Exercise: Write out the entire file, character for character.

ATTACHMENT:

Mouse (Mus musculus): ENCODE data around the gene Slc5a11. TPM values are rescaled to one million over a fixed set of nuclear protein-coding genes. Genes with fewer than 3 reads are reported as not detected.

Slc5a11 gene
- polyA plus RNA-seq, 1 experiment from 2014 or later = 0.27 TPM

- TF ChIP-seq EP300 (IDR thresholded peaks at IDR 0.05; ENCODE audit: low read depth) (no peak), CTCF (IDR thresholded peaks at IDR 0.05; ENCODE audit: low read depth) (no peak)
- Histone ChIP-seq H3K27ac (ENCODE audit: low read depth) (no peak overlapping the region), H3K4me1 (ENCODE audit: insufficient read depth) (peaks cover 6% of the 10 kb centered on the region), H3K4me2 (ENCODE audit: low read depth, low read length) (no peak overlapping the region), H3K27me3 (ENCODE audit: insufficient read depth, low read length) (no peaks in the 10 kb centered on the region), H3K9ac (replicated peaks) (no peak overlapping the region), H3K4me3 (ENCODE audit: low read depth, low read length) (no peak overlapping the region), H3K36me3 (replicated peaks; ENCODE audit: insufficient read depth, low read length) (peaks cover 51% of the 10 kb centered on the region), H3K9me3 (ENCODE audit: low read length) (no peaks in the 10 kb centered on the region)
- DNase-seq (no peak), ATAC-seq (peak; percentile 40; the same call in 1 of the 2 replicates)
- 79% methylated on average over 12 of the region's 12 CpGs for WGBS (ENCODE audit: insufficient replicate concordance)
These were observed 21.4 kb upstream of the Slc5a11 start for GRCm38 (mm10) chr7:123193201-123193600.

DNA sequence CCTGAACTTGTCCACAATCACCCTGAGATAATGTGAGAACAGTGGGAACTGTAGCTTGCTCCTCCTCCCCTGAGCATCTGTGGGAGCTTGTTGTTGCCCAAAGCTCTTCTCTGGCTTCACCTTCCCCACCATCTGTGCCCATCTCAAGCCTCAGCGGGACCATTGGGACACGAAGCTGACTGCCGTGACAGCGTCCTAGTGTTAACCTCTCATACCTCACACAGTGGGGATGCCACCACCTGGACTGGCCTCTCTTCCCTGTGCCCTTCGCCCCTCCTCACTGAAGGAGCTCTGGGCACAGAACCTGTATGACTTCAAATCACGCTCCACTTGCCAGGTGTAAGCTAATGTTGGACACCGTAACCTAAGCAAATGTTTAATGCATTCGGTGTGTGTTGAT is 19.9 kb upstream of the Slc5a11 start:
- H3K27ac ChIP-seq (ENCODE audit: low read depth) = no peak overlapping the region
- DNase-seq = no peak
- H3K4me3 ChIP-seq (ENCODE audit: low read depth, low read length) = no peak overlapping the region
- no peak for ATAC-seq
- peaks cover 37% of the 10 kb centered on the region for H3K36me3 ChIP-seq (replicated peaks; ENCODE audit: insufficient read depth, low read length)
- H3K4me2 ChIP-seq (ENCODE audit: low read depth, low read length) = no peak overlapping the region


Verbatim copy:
Mouse (Mus musculus): ENCODE data around the gene Slc5a11. TPM values are rescaled to one million over a fixed set of nuclear protein-coding genes. Genes with fewer than 3 reads are reported as not detected.

Slc5a11 gene
- polyA plus RNA-seq, 1 experiment from 2014 or later = 0.27 TPM

- TF ChIP-seq EP300 (IDR thresholded peaks at IDR 0.05; ENCODE audit: low read depth) (no peak), CTCF (IDR thresholded peaks at IDR 0.05; ENCODE audit: low read depth) (no peak)
- Histone ChIP-seq H3K27ac (ENCODE audit: low read depth) (no peak overlapping the region), H3K4me1 (ENCODE audit: insufficient read depth) (peaks cover 6% of the 10 kb centered on the region), H3K4me2 (ENCODE audit: low read depth, low read length) (no peak overlapping the region), H3K27me3 (ENCODE audit: insufficient read depth, low read length) (no peaks in the 10 kb centered on the region), H3K9ac (replicated peaks) (no peak overlapping the region), H3K4me3 (ENCODE audit: low read depth, low read length) (no peak overlapping the region), H3K36me3 (replicated peaks; ENCODE audit: insufficient read depth, low read length) (peaks cover 51% of the 10 kb centered on the region), H3K9me3 (ENCODE audit: low read length) (no peaks in the 10 kb centered on the region)
- DNase-seq (no peak), ATAC-seq (peak; percentile 40; the same call in 1 of the 2 replicates)
- 79% methylated on average over 12 of the region's 12 CpGs for WGBS (ENCODE audit: insufficient replicate concordance)
These were observed 21.4 kb upstream of the Slc5a11 start for GRCm38 (mm10) chr7:123193201-123193600.

DNA sequence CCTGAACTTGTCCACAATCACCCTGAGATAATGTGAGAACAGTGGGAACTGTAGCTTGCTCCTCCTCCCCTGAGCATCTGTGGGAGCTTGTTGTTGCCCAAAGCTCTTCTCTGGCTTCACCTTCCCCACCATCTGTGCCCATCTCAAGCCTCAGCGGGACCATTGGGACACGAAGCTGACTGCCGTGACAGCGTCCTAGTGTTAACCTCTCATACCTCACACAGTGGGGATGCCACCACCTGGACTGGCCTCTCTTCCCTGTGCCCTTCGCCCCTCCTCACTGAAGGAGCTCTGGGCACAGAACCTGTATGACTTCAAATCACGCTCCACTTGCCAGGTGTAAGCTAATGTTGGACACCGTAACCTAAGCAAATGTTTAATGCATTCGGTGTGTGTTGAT is 19.9 kb upstream of the Slc5a11 start:
- H3K27ac ChIP-seq (ENCODE audit: low read depth) = no peak overlapping the region
- DNase-seq = no peak
- H3K4me3 ChIP-seq (ENCODE audit: low read depth, low read length) = no peak overlapping the region
- no peak for ATAC-seq
- peaks cover 37% of the 10 kb centered on the region for H3K36me3 ChIP-seq (replicated peaks; ENCODE audit: insufficient read depth, low read length)
- H3K4me2 ChIP-seq (ENCODE audit: low read depth, low read length) = no peak overlapping the region